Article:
In 1939, a South African by the name of Solomon Linda composed the song we all know as "The Lion Sleeps Tonight". The song was originally title "Mbube" which means 'lion' in Zulu. He was a migrant worker and recorded this song with a band named "The Evening Birds". Later Solomon Linda sold the rights to "Mbube" for around 25 shillings. According the British copyright laws at the time the copyright to this songs should have gone back to his family twenty-five years after his death. Solomon Linda died in 1962, so the rights to "Mbube" should have gone back to his family in 1987.
"Mbube" in one form or another has been recorded by roughly 150 musicians, the most recognized version is "The Lion Sleeps Tonight" by The Tokens. Disney's use of "The Lion Sleeps Tonight" in their movie "The Lion King" was after the transfer of copyright. Solomon Linda's family should have received around 12 million dollars in royalties for the song. They have received only $15,000 and are suing for roughly 1.6 million dollars.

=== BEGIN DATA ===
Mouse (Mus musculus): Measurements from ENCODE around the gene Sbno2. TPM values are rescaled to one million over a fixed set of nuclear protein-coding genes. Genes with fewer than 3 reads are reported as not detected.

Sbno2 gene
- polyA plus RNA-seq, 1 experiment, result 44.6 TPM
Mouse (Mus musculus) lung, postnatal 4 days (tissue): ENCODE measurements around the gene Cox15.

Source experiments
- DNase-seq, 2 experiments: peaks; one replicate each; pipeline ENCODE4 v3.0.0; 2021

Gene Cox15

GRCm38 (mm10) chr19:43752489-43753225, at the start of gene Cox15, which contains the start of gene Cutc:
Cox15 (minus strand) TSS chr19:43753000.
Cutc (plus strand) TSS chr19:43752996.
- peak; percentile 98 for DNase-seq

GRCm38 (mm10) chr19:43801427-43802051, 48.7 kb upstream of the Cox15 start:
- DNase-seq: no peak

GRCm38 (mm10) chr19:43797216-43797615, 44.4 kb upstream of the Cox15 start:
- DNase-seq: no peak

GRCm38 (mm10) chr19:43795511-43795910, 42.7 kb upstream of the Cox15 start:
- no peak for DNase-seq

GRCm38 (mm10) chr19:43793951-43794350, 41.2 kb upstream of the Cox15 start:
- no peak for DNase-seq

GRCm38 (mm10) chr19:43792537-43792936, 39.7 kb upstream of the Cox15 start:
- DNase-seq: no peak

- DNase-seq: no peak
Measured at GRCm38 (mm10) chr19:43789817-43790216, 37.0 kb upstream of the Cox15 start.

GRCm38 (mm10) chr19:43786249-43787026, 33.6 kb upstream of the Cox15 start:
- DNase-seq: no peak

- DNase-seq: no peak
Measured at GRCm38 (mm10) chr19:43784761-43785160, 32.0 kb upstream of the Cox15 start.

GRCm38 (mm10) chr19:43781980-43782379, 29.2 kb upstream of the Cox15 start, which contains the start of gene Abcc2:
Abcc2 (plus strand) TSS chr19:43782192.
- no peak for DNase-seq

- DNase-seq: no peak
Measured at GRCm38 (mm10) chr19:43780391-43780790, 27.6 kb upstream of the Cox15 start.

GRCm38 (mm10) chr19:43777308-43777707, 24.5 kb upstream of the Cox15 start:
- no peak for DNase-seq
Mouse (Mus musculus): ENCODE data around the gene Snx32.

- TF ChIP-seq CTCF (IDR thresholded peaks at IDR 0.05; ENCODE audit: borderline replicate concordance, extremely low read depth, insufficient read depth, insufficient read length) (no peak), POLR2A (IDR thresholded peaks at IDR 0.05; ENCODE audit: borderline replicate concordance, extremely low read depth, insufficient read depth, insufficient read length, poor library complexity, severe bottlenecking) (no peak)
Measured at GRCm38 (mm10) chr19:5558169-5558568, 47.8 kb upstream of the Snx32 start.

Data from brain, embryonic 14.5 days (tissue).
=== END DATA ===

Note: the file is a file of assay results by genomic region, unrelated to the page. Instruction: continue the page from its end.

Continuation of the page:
The Linda family lives in poverty in the Johannesburg township of Soweto, South Africa.
You can listen to Solomon Linda's original song on Mbube Roots (Zulu Choral Music from South Africa, 1930's-1960's).
An update to this story: In February 2006, the Linda family was awarded an undisclosed sum of money for unpain royalties and for future royalties for "Mbube". The money is held in trust to help the family manage the funds with guidance on spending as the sum is quite large.